Colombia is the world’s largest producer of cocaine. Colombia’s homicide rate of 25.34 per 100,000 is more than five times that of the United States (4.96 per 100,000). The government of Colombia blames Colombia’s murder rate on the drug trade. One reason why the situation is so dangerous and nearly unresolvable in Colombia is because cocaine production is closely tied to heavily-armed terrorist insurrection groups with decades of combat experience. Historically, the Revolutionary Armed Forces of Colombia (FARC), the Popular Liberation Army (Ejército de Liberación Popular, EPL), and the National Liberation Army (Ejército de Liberación Nacional,  ELN), have been fighting for control of Catatumbo, a region where large quantities of cocaine are produced. This area is also significant to drug trafficking because it borders Venezuela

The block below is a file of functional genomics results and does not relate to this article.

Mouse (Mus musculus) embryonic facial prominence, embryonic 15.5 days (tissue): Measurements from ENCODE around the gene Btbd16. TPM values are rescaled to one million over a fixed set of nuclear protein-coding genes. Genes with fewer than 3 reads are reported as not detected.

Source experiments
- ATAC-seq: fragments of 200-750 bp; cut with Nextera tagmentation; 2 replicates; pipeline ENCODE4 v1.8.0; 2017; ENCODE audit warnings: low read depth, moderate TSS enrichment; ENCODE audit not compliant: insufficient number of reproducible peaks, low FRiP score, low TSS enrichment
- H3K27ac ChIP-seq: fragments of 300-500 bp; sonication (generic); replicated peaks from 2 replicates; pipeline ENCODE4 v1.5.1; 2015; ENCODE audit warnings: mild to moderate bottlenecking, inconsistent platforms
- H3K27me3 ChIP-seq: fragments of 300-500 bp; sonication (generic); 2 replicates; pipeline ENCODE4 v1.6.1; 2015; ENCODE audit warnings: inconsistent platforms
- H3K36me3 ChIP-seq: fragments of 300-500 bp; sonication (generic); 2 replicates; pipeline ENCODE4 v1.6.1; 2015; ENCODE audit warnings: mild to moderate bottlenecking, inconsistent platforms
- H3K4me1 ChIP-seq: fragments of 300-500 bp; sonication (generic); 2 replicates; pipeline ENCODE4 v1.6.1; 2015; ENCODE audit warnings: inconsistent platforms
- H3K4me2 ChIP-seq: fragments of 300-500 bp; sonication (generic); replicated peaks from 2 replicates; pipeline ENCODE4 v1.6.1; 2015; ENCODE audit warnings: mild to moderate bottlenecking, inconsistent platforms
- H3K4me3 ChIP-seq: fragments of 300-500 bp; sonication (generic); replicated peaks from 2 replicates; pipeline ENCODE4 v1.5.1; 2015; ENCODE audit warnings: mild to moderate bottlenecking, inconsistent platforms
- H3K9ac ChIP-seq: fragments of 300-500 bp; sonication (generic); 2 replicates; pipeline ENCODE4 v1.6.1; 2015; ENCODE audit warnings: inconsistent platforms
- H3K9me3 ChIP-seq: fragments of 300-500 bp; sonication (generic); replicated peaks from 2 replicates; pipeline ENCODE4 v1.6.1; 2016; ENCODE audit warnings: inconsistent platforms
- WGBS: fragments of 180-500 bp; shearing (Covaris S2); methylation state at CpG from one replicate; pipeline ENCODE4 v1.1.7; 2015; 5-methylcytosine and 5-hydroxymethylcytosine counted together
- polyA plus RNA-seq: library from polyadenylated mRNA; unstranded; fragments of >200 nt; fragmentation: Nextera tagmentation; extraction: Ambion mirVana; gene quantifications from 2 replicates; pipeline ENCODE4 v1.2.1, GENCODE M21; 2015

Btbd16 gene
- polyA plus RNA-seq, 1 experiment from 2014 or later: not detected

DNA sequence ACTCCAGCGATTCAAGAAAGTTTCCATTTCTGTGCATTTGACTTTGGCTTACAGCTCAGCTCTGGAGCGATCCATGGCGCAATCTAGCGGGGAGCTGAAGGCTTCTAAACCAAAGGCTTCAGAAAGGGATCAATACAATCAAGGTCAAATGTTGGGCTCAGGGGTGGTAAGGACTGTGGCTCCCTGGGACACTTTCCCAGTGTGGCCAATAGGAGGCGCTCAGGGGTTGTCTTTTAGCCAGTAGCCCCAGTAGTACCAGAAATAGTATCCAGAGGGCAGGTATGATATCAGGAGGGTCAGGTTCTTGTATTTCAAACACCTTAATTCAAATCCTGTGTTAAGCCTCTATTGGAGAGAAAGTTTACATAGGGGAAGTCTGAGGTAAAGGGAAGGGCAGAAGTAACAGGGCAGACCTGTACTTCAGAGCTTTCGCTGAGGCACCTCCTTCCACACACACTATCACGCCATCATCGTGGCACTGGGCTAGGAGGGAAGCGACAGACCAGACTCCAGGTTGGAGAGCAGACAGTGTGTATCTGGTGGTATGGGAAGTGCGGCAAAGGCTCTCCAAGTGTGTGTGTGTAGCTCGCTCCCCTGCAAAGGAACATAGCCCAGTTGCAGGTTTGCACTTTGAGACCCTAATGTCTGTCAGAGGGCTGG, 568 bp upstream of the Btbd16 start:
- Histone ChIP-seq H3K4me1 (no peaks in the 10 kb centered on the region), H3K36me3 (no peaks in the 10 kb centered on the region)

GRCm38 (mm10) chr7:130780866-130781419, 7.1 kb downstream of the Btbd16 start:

In addition to the violence and political instability, cocaine production is preventing Colombia from developing economically. Cocaine accounts for 2 percent of the country’s GDP and is so profitable that it has removed incentives for local people to engage in other types of business. In 2021, the total area of coca leaf cultivation increased by 43 percent. Now, in some regions, cocaine production is the only economic activity.

As of 2023, the FARC has officially demobilized but has yet to reach a peace agreement with the Colombian government. The ELN is also in a state of temporary cease fire, while conducting peace talks with the government. Colombia’s President Gustavo Petro hopes the talks will end 60 years of violence which have held back his country’s development. On the other hand, eradication programs have been scaled back “in order to avoid confrontation with coca-growing communities and reduce retaliatory actions from the cartels.” Instead, the government is shifting to a series of “voluntary consultations” to convince communities to stop growing cocaine.